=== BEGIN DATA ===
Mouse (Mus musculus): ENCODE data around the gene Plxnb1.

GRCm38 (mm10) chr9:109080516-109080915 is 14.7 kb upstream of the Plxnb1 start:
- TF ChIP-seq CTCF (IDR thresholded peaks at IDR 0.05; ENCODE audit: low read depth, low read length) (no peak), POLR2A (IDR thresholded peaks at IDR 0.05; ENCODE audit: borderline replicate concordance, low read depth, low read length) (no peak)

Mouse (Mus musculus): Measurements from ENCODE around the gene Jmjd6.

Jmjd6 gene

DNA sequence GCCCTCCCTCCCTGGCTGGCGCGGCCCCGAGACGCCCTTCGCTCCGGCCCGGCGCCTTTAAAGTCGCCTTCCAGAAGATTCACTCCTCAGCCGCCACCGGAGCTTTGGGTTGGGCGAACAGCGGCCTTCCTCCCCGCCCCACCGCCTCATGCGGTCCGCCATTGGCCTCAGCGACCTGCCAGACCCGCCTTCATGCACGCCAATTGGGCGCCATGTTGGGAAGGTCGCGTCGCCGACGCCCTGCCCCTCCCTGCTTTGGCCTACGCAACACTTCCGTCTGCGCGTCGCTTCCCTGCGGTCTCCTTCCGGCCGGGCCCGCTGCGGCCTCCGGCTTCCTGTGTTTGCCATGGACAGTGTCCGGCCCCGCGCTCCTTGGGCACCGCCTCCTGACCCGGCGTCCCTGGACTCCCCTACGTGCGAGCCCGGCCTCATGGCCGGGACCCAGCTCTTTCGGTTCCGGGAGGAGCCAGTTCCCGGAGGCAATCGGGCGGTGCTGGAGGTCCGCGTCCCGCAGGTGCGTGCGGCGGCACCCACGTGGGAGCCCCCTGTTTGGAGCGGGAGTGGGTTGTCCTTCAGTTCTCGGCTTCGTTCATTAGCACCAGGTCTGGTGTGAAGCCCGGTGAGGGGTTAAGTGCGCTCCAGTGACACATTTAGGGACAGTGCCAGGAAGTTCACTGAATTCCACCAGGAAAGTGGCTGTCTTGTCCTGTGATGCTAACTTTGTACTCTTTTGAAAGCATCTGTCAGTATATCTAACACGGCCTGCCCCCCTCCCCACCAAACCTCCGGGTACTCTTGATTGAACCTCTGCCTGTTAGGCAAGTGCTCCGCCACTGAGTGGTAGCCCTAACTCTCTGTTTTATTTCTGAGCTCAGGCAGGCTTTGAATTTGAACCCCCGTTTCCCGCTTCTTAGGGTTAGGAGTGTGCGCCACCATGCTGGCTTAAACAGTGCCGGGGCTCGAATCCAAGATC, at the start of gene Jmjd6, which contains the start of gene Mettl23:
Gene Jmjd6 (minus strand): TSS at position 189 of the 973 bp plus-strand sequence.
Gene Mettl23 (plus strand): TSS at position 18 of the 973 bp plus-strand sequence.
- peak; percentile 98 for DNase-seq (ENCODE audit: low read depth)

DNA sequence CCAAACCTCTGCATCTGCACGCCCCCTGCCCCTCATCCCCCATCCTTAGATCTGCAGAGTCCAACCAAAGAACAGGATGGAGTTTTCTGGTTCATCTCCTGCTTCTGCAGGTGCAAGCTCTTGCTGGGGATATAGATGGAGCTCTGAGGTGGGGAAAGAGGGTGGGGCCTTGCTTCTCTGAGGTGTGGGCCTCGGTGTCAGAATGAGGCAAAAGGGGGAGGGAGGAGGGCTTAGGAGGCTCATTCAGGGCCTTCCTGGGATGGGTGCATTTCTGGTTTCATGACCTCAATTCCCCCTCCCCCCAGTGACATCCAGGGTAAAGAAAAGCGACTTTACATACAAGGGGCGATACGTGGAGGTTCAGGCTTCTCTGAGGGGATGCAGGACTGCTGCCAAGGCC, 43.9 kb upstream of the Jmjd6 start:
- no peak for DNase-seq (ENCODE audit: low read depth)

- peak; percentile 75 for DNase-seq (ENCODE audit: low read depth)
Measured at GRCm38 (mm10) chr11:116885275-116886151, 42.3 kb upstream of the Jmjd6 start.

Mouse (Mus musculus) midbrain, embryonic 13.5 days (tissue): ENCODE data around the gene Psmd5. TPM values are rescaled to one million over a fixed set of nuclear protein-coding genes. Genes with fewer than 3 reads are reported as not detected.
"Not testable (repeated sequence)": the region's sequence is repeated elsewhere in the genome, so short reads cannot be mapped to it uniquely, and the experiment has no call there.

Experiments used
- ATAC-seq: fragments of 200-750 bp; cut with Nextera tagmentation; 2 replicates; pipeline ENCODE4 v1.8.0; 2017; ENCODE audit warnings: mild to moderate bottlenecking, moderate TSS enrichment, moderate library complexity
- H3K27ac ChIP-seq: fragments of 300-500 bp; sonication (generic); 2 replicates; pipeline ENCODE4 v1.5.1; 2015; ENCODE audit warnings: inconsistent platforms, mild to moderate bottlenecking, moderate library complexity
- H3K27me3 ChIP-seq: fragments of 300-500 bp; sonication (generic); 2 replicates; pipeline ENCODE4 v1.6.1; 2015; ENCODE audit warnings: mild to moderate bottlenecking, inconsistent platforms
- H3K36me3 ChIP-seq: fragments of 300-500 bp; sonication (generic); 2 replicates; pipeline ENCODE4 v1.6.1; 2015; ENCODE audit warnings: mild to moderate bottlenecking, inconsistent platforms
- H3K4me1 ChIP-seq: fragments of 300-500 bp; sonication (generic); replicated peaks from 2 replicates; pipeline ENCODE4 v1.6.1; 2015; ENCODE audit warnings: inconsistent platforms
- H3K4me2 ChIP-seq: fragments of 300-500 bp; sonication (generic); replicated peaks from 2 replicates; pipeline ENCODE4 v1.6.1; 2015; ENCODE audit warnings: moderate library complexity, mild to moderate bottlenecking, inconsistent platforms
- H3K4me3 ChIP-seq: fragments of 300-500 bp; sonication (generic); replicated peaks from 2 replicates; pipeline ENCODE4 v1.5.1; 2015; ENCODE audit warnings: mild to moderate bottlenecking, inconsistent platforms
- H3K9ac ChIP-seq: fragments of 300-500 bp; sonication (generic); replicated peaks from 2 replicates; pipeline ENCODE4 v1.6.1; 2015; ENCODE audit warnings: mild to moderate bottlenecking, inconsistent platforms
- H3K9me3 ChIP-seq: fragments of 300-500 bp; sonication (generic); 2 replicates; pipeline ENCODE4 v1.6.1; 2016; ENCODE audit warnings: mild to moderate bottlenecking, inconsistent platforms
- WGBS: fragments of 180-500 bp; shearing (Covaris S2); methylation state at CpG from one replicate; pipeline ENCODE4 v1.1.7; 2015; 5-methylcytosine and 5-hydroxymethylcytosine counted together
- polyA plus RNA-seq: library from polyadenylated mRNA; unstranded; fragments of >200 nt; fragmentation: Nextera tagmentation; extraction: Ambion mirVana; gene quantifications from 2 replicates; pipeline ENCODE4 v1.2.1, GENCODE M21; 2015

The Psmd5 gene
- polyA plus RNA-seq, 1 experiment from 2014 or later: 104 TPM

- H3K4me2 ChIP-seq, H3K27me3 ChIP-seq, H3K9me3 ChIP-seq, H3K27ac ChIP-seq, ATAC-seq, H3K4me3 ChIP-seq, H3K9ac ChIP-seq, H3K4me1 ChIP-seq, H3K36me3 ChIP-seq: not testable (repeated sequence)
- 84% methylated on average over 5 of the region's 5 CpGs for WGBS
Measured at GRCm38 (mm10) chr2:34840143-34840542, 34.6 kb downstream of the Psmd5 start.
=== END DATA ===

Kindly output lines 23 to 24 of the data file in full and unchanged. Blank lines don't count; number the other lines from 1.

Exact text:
- H3K4me3 ChIP-seq: fragments of 300-500 bp; sonication (generic); replicated peaks from 2 replicates; pipeline ENCODE4 v1.5.1; 2015; ENCODE audit warnings: mild to moderate bottlenecking, inconsistent platforms
- H3K9ac ChIP-seq: fragments of 300-500 bp; sonication (generic); replicated peaks from 2 replicates; pipeline ENCODE4 v1.6.1; 2015; ENCODE audit warnings: mild to moderate bottlenecking, inconsistent platforms